Was Prince a homophobe? Probably. How much does that matter?
In the wake of the passing of the great singer, songwriter, multi-instrumentalist, and producer Prince, we’ve seen multiple discussions of his work’s overt, unapologetic exploration of human sexuality. Just as importantly, the man’s flamboyant embrace of masculinity, femininity, and the grey spaces in between helped give a new generation of young people — including and especially young black kids — explore their own relationships with sexuality and gender expression.
But his legacy here isn’t entirely uncomplicated. Later in life, decades after coyly singing, “Am I black or white? Am I straight or gay?” he made remarks that had bewildered fans asking: Wait. Is Prince, of all people, a homophobe?
In 2008 — several years after becoming a practicing Jehovah’s Witness — Prince gave an interview to The New Yorker’s Claire Hoffman. In that interview, he said, “you’ve got the Republicans, and basically they want to live according to this,” pointing at a Bible. Then he went on to say:
“But there’s the problem of interpretation, and you’ve got some churches, some people, basically doing things and saying it comes from here, but it doesn’t. And then on the opposite end of the spectrum you’ve got blue, you’ve got the Democrats, and they’re, like, ‘You can do whatever you want.’ Gay marriage, whatever. But neither of them is right.”
The interviewer went on to ask for his view on social issues such as gay rights, and Prince responded with a rather more overtly homophobic remark: “God came to earth and saw people sticking it wherever and doing it with whatever, and he just cleared it all out. He was, like, ‘Enough.’”
The remarks, on top of being offensive, were baffling. Prince, pop music’s avatar of unapologetic sexual freedom, was now condemning those who sought the freedom to “stick it wherever and do it with whatever.” He later claimed to have been misquoted, but patently refused to disavow those supposedly misquoted statements or clarify what he actually said or meant.
Then, in 2013, he seemed to put any doubts about his views to rest with his song, “Da Bourgeoisie”:
Yesterday I saw you kicking it with another girl,
You was all wrapped up around her waist,
Last time I checked, you said you left the dirty world,
Well it appears that wasn’t the case.
Hey, I see you undercover like the CIA,
Snatching little wigs from another bouquet,
I guess a man’s only good for a rainy day,
Maybe you’re just another bearded lady at the cabaret.
I wish I never kissed your (loud spit)
Many public figures and entertainers make statements, overt or artistic, earlier in life that they ultimately distance themselves from. The also recently-deceased Merle Haggard, for instance, came to regret — at least in part — the message behind his anti-anti-Vietnam War “Okie from Muskogee,” saying by 1990 that he sometimes wished he hadn’t written it, and was an outspoken critic of the similarly disastrous Iraq War. It’s so much more disappointing when someone actually comes to, and apparently sticks to, alarming views later in life, treating their own past tolerance — or at least benign indifference — as the mistake to be corrected.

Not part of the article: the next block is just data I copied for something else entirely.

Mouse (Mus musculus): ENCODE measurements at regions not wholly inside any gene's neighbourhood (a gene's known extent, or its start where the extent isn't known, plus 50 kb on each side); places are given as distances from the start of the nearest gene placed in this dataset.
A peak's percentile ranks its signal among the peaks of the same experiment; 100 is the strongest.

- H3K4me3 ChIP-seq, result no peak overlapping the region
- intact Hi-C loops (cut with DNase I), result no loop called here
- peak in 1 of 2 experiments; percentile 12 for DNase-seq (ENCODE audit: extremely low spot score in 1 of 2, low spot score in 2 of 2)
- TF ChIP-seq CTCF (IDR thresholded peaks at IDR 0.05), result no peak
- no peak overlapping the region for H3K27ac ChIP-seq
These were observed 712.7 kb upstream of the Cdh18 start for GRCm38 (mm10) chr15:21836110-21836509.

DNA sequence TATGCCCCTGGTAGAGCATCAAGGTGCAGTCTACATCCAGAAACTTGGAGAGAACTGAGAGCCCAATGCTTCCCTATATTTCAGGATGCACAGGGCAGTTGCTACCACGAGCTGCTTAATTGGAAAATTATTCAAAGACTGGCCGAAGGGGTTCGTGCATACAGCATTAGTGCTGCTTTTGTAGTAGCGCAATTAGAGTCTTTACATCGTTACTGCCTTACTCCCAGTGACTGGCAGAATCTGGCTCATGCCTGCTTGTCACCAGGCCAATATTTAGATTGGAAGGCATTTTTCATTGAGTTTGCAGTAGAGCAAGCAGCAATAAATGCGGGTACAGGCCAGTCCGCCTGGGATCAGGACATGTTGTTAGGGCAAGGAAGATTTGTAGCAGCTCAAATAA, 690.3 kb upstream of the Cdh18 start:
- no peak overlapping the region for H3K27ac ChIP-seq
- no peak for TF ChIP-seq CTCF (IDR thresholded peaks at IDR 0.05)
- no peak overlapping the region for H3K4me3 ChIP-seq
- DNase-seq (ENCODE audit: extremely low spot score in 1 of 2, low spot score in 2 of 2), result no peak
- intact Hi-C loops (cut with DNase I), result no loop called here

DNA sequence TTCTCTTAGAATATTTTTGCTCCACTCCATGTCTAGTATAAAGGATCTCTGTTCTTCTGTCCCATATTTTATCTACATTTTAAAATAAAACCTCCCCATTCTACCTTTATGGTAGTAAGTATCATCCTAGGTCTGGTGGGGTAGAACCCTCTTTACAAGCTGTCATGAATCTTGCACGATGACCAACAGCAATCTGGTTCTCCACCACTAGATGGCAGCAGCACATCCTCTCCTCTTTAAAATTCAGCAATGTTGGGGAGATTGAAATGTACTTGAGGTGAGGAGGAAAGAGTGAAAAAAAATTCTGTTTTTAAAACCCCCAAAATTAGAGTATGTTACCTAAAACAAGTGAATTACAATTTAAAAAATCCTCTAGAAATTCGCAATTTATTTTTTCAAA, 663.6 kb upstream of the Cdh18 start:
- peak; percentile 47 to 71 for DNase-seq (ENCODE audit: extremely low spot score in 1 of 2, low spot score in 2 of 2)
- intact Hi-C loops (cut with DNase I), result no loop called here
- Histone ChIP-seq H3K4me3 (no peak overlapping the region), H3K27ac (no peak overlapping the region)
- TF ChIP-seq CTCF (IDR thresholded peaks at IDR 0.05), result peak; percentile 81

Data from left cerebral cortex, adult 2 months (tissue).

At the same time, a few reluctant statements and some admittedly upsetting song lyrics do not an activist make. Prince’s response to these controversies was not to double down, but to largely refrain from commenting on issues surrounding sexual orientation. That may not be the noblest thing in the world, but perhaps the stridency of the condemnations we’re seeing (the term “gay basher” has been thrown around more than a few times) isn’t justified by the impact of his admittedly alarming words.
It is also wrong to remove the context of Prince’s life and work. The fact remains that his presence made the world a safer place for kids who don’t conform to society’s expectations of gender and sexuality — and he did it in the context of a racist, frequently puritanical culture that so often goes to great lengths to pathologize the sexuality of black men in particular. For him to not only defy gender norms but also introduce overt, unapologetic sexuality into his music and performance in that context was both brave and groundbreaking.
I can’t tell you, readers, how to feel about Prince’s somewhat retrograde, arguably hypocritical views. Truthfully, I’m not sure how to feel — the idea of the fey and flamboyant Prince being even a casual homophobe generates an enormous level of cognitive dissonance. And it does seem wrong to give him credit for making the world safer for LGBT youth if his own views ran so directly counter to those goals.
But maybe this isn’t about Prince as an individual. After all, the majority of those mourning him, and nearly everyone discussing his putative homophobia, aren’t his friends or family, but his fans, people who have never met him. And to tell LGBT individuals that their grief is misplaced or wrong because of his later statements does nothing to punish the deceased Prince, but is needlessly cruel to the people for whom Prince’s work was a lifeline.